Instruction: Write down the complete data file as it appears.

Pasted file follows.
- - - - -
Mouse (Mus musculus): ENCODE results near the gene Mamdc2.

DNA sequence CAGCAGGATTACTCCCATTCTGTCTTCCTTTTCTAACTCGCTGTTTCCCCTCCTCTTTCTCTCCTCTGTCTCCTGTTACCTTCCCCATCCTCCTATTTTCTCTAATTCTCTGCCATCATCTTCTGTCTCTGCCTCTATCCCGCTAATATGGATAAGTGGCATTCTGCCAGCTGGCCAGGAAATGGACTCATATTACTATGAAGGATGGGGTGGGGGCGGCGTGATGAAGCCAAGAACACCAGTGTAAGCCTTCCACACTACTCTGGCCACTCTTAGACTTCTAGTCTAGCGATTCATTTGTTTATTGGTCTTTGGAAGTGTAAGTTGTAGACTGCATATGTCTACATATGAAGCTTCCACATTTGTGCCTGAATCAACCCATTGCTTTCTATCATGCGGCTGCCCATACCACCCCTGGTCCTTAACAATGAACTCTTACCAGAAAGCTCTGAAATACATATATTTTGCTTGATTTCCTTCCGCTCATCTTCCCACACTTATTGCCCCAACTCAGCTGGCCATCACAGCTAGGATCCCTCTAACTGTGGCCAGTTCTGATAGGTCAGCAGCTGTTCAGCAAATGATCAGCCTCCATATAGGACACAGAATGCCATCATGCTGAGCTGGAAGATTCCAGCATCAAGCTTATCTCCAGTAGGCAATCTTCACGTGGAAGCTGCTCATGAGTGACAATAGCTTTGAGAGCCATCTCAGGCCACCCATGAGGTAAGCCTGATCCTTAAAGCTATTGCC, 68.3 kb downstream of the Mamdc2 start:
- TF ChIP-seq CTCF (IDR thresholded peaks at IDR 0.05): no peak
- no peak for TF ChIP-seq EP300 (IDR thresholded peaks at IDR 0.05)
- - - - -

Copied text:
Mouse (Mus musculus): ENCODE results near the gene Mamdc2.

DNA sequence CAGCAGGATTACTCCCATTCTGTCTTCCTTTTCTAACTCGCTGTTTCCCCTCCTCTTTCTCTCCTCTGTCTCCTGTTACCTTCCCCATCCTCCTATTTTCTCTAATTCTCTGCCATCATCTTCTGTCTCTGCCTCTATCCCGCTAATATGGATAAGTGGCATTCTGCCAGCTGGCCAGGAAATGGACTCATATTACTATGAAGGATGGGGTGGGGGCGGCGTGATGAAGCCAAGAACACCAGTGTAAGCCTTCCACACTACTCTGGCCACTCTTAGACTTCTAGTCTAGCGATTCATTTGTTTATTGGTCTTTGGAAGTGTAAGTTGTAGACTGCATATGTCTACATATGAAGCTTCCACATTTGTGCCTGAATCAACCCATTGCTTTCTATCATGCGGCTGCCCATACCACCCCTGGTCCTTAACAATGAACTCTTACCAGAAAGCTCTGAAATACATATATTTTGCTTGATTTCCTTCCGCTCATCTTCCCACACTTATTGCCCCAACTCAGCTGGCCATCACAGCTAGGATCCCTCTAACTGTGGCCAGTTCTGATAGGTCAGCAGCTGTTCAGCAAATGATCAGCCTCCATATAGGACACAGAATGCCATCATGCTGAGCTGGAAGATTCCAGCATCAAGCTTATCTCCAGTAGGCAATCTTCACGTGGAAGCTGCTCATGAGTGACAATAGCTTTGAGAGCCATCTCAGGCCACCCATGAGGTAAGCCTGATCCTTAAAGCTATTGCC, 68.3 kb downstream of the Mamdc2 start:
- TF ChIP-seq CTCF (IDR thresholded peaks at IDR 0.05): no peak
- no peak for TF ChIP-seq EP300 (IDR thresholded peaks at IDR 0.05)